The finance industry’s adoption of technology will not diminish the value of services provided by brokers, according to Deloitte’s chief edge officer.
Speaking to The Adviser, Peter Williams, the chief edge officer at Deloitte’s Centre for the Edge, stated that the increased use of automated technology will not undermine the importance of the services that brokers offer their clients.
Mr Williams claimed that fostering trust and developing relationships with clients should be prioritised ahead of the implementation of new technologies.
“Whenever I talk to financial institutions saying, well, you could [utilise] all the AI machine learning, virtual reality or the latest wonderful tech trend, but if you don’t [fundamentally address] what you’re doing about trust, advice and relationships, who cares?
“I think that the role of the mortgage broker is really that [of a] trusted adviser.”
The chief edge officer also noted the benefits of the personalised support offered by brokers which caters to the needs of individual clients.
“[Clients] want somebody who is acting in [their] interest, who [they] can pick up the phone to if [they] need advice, or if [they’ve] got a question, and who can also get [them] the best deals,” Mr Williams added.
The chief edge officer’s comments echo those made by author, broker and High Trust mortgage sales training specialist Todd Duncan, who has previously told The Adviser that brokers should be focusing on improving culture and building trust if they are to succeed, as the dominance of technology means that “the trust barometer is really suffering”.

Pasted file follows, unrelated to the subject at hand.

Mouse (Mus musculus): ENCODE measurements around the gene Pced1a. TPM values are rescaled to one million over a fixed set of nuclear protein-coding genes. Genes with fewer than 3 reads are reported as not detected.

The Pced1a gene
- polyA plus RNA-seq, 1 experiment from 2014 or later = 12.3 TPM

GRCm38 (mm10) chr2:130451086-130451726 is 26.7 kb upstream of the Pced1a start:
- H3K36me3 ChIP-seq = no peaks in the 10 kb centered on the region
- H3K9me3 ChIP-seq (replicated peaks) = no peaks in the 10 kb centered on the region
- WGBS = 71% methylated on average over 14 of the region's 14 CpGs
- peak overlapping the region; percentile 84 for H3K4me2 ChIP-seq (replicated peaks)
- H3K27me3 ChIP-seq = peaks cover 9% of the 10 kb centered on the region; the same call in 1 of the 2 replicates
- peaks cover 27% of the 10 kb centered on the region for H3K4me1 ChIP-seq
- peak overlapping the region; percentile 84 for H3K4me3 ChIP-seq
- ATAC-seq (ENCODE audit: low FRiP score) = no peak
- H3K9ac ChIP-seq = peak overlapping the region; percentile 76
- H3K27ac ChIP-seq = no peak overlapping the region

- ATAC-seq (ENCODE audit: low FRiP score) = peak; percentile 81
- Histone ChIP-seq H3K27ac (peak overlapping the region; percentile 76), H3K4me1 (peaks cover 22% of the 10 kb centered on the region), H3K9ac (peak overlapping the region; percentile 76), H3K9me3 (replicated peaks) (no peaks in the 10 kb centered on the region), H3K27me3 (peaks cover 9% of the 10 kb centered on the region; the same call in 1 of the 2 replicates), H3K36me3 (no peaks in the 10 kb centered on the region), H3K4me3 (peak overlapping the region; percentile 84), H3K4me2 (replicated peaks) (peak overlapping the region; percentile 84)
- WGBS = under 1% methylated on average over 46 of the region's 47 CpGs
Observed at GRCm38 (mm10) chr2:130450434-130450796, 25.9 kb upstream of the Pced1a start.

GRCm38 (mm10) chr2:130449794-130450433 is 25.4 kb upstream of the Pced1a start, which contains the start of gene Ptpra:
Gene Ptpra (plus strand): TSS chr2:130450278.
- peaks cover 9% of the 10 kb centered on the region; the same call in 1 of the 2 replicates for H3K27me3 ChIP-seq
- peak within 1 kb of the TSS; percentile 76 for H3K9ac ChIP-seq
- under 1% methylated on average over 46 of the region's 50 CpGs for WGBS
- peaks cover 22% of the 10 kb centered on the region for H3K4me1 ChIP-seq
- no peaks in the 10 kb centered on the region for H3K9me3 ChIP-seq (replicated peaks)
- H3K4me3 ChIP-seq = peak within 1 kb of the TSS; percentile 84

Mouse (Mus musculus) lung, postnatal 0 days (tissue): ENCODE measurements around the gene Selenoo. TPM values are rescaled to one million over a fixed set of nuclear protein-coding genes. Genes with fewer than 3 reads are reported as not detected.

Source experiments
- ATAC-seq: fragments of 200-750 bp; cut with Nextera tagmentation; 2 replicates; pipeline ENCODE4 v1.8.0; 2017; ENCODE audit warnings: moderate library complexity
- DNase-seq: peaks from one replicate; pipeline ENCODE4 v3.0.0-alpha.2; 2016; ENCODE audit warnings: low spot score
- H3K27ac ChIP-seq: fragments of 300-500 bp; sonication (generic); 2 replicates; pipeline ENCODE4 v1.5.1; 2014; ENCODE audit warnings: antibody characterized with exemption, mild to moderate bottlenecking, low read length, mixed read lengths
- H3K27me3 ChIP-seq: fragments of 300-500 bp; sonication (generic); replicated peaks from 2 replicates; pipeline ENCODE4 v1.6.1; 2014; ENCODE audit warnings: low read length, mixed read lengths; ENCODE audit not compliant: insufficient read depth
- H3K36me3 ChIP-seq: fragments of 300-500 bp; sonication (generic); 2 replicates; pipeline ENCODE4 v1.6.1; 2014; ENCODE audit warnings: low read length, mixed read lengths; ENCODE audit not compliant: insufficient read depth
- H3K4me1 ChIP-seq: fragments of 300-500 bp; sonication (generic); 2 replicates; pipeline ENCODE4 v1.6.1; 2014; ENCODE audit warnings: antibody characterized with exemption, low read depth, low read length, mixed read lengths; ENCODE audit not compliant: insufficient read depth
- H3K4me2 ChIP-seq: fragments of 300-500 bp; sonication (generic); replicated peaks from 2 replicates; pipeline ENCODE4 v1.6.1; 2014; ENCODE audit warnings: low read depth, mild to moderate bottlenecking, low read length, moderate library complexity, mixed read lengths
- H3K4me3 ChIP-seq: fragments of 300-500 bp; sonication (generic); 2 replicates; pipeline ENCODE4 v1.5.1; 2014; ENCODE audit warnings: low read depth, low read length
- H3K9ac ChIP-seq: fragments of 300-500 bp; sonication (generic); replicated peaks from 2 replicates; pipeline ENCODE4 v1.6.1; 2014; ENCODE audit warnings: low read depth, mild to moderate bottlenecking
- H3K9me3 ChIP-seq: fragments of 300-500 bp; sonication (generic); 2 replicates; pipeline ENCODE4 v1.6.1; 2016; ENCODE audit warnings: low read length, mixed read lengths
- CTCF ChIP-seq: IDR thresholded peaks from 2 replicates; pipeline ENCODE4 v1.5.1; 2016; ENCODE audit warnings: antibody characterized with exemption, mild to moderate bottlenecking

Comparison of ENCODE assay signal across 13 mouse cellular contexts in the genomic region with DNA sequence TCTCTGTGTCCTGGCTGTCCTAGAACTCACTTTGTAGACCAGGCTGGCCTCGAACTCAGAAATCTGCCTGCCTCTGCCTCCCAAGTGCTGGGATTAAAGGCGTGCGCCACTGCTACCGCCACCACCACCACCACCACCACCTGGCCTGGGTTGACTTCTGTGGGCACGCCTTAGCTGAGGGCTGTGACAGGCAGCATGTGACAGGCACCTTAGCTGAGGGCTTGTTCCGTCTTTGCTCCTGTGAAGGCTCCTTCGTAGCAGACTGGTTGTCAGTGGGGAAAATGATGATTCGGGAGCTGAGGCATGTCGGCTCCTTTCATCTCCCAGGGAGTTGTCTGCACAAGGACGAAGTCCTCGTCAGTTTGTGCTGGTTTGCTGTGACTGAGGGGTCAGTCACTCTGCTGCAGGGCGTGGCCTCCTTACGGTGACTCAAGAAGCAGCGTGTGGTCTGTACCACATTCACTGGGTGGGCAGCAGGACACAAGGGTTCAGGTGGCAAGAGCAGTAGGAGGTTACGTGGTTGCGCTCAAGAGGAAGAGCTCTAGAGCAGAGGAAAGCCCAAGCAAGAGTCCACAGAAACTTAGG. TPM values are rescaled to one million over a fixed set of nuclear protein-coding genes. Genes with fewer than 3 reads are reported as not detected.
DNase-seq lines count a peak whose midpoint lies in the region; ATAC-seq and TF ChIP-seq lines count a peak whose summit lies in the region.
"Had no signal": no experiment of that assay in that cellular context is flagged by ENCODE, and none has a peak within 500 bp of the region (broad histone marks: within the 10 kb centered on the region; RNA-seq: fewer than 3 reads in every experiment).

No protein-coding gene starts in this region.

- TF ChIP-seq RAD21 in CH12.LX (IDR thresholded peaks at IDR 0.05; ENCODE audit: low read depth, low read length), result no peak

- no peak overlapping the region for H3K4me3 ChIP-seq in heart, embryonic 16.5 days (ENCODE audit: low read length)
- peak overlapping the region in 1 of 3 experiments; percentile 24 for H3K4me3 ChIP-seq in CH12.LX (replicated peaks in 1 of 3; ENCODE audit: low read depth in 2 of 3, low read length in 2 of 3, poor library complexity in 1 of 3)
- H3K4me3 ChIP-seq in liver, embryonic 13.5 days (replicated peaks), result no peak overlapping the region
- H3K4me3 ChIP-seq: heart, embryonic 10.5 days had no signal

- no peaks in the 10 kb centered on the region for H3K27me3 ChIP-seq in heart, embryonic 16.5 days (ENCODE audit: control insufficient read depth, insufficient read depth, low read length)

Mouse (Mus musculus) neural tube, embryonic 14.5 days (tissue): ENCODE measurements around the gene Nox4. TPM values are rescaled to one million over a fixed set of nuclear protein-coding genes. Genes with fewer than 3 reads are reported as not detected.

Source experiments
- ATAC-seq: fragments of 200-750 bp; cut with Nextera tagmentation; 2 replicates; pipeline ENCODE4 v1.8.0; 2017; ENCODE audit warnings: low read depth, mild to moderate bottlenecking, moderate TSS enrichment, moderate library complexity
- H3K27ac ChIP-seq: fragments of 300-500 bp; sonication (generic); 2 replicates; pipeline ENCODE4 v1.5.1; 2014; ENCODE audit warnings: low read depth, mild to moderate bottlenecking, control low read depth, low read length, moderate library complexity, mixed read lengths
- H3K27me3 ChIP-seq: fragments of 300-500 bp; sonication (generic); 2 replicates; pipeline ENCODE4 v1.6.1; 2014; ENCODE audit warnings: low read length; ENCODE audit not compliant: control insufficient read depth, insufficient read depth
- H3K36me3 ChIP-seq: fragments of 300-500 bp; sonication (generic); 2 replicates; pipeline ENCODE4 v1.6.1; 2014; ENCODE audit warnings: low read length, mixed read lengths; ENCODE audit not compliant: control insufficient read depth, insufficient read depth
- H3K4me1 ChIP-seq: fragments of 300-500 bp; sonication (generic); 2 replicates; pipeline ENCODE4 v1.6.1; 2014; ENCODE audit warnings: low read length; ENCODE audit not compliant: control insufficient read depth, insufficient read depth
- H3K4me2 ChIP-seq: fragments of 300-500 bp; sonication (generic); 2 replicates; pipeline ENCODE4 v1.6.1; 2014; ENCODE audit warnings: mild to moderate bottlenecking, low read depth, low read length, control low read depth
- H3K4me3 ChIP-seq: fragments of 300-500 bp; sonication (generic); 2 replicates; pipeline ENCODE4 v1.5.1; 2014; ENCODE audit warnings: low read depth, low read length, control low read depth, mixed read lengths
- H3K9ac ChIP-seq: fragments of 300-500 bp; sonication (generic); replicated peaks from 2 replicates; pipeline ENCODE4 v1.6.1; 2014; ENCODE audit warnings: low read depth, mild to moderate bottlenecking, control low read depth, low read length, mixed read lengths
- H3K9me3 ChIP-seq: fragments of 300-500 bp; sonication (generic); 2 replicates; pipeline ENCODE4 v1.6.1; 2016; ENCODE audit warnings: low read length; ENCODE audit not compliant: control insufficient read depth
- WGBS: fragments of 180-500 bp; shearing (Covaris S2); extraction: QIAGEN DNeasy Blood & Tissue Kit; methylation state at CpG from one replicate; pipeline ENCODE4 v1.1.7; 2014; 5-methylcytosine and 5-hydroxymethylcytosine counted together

Speaking at The Adviser’s US Study Tour in San Francisco last year, Mr Duncan outlined that brokers should therefore stop branding themselves as brokers, but instead market their companies as “professional mortgage practices”.
“I would even move away from being a broker,” Mr Duncan said. “I would rebrand myself, I would rebrand the way that I operate. I want to position myself as having a professional mortgage practice, and I want this to be my brand.”
Mr Duncan concluded: “I think you need to begin to look at what you’re doing in the marketplace to have unadulterated, unequivocal, rating-supported, compliance-driven trust.
“Because if you have high trust, you shorten sale cycles. If you have high trust, you lower loan expense. If you have high trust, you accelerate the referral networks that are available to you in your marketplace that are just screaming for this kind of solution. And if you don’t have that, then you have nothing.”
Better Business Summit 2018
Learn more tips on how to future-proof your broking business at The Adviser’s Better Business Summit 2018, partnered by NAB.
Visiting Brisbane (15 February), Adelaide (22 February), Melbourne (1 March), Sydney (8 March) and Perth (15 March), the award-winning event provides brokers with straight-talking, practical advice to help drive and grow business.
The Adviser’s Better Business Summit in Brisbane will centre on the notion of trust and how technology can enhance the customer experience.
[Related: OPINION: What does a broker do?]
While the regulations for clawback arrangements have now been set...
The aggregation group has welcomed neobank 86 400 to its lender ...
A marketplace lender has joined AFG’s panel of specialist finan...